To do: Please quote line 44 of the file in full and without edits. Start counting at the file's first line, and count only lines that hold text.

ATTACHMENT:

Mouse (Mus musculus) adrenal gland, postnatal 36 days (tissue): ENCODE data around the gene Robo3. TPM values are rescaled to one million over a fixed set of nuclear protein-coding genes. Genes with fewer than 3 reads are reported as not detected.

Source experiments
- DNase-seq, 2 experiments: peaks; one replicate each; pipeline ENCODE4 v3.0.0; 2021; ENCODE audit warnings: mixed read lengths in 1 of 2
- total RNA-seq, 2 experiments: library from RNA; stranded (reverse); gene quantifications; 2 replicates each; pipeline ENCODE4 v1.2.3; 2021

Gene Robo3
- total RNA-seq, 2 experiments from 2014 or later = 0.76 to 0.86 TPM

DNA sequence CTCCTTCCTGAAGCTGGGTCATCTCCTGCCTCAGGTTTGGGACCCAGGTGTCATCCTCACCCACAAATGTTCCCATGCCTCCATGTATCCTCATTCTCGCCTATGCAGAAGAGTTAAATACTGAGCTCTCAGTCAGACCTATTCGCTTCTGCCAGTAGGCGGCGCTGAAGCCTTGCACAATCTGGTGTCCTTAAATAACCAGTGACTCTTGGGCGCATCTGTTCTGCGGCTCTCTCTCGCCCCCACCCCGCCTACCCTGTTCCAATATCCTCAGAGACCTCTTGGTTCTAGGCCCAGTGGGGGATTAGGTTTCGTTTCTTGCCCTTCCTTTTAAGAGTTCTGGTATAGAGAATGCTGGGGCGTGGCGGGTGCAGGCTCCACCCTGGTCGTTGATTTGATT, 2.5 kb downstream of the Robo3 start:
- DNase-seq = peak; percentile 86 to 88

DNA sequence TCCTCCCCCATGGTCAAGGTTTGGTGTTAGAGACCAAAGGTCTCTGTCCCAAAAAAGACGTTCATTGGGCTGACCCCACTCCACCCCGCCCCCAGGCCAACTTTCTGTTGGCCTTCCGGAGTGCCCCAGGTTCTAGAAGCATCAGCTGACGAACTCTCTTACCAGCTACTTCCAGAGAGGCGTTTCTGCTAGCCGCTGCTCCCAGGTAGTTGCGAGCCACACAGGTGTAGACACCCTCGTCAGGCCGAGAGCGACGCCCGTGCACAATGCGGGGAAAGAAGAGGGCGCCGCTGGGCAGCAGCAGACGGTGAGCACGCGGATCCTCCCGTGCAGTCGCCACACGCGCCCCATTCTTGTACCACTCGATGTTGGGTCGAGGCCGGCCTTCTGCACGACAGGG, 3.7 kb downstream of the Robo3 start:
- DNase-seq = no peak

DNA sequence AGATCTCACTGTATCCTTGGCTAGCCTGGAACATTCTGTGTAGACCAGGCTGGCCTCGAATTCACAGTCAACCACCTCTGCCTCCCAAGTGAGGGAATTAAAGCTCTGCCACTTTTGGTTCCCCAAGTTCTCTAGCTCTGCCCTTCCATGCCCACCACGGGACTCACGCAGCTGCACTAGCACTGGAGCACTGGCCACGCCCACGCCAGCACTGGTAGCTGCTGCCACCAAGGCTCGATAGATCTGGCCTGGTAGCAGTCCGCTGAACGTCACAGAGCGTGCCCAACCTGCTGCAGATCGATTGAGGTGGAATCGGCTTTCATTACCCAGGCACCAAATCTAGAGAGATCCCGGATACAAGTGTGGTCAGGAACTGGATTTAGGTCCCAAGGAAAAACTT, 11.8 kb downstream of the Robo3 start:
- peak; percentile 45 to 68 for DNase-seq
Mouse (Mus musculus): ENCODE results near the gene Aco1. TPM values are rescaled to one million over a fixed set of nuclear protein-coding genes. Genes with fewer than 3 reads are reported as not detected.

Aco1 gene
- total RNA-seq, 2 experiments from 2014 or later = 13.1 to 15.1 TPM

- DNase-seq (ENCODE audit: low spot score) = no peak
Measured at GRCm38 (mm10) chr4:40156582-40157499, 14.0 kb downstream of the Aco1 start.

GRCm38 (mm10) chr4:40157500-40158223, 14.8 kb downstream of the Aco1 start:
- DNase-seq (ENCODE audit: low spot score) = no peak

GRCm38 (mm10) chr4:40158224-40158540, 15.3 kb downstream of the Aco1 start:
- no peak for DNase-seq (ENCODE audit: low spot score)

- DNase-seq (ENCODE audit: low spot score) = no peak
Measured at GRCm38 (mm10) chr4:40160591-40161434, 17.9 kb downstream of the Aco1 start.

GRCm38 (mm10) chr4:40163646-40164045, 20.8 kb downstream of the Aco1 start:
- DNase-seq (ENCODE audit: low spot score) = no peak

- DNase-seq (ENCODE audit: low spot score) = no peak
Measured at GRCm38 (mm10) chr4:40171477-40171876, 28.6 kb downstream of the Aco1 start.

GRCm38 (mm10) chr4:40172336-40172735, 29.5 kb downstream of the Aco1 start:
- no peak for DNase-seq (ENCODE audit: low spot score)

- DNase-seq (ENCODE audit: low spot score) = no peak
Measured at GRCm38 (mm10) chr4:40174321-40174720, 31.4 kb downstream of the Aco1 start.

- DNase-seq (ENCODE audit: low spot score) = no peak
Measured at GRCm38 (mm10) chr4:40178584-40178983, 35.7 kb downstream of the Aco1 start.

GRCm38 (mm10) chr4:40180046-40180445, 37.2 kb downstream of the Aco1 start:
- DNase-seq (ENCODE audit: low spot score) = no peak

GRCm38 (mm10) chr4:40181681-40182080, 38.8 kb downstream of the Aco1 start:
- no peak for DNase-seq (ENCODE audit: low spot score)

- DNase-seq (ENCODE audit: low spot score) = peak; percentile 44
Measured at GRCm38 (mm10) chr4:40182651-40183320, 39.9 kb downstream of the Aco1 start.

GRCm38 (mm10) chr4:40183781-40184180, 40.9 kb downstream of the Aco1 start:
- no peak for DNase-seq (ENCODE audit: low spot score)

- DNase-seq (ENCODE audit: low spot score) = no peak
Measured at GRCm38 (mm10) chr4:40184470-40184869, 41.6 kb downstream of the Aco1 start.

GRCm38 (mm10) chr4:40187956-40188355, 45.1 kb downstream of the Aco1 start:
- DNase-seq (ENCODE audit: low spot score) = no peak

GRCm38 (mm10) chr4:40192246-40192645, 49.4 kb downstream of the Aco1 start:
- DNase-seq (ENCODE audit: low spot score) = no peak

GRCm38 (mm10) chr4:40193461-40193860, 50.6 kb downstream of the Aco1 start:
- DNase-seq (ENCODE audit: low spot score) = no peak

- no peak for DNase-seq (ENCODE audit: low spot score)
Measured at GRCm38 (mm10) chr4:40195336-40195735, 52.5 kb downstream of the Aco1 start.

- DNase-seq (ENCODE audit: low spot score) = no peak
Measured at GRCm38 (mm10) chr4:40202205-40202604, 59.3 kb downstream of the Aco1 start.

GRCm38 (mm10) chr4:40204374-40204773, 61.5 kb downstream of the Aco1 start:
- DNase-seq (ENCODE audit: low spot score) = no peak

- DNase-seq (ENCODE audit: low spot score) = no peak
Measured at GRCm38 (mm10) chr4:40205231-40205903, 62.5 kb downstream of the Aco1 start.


GRCm38 (mm10) chr4:40187956-40188355, 45.1 kb downstream of the Aco1 start: